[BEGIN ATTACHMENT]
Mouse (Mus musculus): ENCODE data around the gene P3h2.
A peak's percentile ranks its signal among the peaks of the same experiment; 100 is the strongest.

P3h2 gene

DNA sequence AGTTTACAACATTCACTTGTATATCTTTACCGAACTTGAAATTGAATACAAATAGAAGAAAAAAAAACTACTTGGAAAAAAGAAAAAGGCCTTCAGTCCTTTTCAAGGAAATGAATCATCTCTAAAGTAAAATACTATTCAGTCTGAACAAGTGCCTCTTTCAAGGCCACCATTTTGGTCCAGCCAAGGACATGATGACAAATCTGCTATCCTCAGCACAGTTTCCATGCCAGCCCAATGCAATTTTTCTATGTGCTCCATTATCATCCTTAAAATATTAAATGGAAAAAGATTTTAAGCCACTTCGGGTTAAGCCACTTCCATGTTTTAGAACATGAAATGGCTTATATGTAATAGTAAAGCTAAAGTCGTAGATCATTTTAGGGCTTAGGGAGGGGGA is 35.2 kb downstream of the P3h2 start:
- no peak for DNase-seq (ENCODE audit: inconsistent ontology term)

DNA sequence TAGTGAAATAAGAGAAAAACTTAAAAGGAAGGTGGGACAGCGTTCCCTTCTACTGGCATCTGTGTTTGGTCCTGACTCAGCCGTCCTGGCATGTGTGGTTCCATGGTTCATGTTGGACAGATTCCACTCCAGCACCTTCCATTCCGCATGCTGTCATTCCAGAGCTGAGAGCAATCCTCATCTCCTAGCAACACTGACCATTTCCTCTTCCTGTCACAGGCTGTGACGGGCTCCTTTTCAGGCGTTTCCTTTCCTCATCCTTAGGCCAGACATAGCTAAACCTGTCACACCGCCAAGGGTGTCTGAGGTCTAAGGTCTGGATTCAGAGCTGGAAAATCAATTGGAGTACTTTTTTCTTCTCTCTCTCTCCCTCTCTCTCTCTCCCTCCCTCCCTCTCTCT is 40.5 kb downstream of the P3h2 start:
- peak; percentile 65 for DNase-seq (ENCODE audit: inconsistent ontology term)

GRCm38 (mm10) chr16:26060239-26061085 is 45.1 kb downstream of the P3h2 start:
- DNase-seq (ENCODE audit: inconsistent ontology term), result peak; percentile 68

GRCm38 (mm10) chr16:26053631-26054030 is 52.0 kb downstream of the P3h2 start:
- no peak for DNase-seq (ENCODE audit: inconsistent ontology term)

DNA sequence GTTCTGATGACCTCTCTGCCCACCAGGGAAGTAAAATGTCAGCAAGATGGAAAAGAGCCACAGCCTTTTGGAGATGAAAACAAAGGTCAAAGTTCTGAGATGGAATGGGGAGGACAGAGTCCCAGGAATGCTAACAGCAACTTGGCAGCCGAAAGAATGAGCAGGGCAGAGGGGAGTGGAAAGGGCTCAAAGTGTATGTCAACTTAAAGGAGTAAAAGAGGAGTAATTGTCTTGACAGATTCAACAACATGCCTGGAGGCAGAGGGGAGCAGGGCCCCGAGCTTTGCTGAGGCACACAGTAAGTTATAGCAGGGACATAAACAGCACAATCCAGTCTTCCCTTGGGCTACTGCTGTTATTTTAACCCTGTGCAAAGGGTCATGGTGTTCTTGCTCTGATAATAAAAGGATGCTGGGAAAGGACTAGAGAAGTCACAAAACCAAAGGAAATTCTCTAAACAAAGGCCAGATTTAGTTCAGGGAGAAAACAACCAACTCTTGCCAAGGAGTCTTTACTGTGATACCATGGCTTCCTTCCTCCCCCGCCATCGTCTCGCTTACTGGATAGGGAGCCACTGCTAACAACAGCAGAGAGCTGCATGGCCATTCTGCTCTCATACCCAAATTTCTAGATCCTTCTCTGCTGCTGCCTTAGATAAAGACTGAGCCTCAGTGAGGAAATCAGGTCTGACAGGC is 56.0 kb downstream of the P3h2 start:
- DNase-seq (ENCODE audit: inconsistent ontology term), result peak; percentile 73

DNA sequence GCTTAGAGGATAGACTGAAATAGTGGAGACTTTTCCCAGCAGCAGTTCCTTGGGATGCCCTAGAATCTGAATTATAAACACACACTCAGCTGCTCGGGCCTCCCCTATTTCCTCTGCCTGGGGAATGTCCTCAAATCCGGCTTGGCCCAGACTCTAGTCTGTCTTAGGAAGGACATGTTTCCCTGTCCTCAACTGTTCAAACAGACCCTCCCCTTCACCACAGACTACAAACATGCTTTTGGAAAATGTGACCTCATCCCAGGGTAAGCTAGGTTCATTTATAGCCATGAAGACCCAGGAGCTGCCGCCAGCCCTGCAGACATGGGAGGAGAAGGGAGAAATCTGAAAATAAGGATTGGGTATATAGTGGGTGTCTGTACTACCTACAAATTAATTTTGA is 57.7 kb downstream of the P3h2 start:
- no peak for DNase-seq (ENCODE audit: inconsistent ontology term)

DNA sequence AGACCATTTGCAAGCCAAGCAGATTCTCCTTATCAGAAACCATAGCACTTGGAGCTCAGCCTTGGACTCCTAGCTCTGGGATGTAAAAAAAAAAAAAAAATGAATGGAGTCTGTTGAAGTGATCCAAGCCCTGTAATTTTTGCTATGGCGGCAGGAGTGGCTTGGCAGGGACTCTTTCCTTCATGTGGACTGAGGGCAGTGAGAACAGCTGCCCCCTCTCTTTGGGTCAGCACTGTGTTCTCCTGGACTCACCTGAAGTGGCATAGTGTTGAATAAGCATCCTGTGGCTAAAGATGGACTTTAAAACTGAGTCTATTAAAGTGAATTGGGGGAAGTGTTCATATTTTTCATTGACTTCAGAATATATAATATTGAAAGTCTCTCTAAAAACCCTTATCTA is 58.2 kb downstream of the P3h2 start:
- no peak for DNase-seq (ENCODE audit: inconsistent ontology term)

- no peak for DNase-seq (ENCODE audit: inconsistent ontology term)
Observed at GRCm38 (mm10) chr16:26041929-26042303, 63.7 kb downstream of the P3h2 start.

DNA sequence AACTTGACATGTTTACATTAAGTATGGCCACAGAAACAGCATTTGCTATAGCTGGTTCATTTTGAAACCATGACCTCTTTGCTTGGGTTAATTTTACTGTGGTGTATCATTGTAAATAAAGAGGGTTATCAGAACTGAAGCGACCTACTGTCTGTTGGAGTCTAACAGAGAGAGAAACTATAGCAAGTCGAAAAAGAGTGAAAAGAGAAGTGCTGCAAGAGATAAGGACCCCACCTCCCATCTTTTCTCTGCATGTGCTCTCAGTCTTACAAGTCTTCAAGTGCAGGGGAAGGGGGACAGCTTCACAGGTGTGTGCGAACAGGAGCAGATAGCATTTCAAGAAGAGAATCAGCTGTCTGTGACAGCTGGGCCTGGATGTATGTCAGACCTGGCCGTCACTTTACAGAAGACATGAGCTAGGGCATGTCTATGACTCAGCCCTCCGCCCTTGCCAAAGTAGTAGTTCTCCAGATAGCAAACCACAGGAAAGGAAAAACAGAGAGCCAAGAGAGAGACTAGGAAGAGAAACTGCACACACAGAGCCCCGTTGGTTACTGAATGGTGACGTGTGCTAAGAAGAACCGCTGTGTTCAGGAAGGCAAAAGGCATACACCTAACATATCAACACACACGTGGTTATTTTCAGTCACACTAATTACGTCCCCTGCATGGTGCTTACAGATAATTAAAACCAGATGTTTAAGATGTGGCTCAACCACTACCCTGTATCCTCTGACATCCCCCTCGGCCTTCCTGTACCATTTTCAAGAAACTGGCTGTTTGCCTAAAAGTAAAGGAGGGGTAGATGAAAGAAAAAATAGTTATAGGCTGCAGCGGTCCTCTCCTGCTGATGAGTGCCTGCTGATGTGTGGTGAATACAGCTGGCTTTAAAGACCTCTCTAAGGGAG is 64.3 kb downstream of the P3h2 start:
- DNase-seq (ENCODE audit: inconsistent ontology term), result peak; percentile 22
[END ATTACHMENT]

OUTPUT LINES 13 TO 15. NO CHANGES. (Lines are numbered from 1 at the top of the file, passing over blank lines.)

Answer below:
- DNase-seq (ENCODE audit: inconsistent ontology term), result peak; percentile 73

DNA sequence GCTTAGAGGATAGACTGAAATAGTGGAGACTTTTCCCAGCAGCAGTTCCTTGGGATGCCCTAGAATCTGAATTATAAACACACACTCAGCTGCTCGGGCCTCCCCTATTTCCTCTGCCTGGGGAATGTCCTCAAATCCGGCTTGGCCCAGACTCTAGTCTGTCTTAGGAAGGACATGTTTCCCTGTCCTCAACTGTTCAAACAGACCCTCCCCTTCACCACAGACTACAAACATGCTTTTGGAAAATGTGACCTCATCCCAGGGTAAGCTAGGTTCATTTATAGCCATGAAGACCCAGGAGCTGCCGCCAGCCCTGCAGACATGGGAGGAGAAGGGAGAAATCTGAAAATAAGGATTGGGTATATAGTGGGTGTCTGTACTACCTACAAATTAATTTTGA is 57.7 kb downstream of the P3h2 start:
- no peak for DNase-seq (ENCODE audit: inconsistent ontology term)